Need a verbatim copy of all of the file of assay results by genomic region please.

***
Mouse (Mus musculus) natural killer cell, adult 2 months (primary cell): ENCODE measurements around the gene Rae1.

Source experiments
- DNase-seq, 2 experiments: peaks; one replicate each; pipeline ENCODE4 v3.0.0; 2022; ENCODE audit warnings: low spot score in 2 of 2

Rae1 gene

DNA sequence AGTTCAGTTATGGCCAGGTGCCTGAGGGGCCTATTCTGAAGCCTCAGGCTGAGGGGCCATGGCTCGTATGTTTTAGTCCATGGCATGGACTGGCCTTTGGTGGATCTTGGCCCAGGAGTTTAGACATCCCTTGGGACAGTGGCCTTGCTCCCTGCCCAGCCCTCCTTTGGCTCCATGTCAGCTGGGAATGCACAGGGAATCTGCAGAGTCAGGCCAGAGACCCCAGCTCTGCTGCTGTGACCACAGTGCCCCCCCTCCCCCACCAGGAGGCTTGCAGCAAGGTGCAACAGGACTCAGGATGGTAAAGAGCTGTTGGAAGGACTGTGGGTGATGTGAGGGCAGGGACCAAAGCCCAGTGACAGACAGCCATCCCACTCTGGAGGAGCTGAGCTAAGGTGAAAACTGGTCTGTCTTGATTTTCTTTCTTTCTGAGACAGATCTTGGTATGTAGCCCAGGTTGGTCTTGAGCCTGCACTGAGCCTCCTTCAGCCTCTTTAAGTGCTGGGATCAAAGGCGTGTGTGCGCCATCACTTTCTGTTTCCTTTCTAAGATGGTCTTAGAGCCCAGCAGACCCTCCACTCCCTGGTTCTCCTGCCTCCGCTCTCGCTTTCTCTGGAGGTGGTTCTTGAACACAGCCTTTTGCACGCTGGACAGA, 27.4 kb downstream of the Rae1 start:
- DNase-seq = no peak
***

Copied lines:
Mouse (Mus musculus) natural killer cell, adult 2 months (primary cell): ENCODE measurements around the gene Rae1.

Source experiments
- DNase-seq, 2 experiments: peaks; one replicate each; pipeline ENCODE4 v3.0.0; 2022; ENCODE audit warnings: low spot score in 2 of 2

Rae1 gene

DNA sequence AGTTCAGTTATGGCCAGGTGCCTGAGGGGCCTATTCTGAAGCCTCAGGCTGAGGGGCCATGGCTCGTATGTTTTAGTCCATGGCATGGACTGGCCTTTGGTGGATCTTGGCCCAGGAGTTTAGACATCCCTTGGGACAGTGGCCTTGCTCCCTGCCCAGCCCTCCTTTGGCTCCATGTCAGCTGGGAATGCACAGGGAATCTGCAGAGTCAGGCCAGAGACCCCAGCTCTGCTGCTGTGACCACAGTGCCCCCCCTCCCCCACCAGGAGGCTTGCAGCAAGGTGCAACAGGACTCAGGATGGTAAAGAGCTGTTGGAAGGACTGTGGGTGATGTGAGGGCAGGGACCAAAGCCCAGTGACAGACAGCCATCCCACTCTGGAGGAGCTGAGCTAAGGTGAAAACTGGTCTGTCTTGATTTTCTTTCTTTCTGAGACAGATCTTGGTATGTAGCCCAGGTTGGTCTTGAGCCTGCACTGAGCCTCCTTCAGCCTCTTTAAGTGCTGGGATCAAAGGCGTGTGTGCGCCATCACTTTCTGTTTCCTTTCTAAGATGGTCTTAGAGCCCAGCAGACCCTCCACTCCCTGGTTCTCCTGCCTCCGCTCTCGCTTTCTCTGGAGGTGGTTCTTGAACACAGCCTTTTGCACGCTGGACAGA, 27.4 kb downstream of the Rae1 start:
- DNase-seq = no peak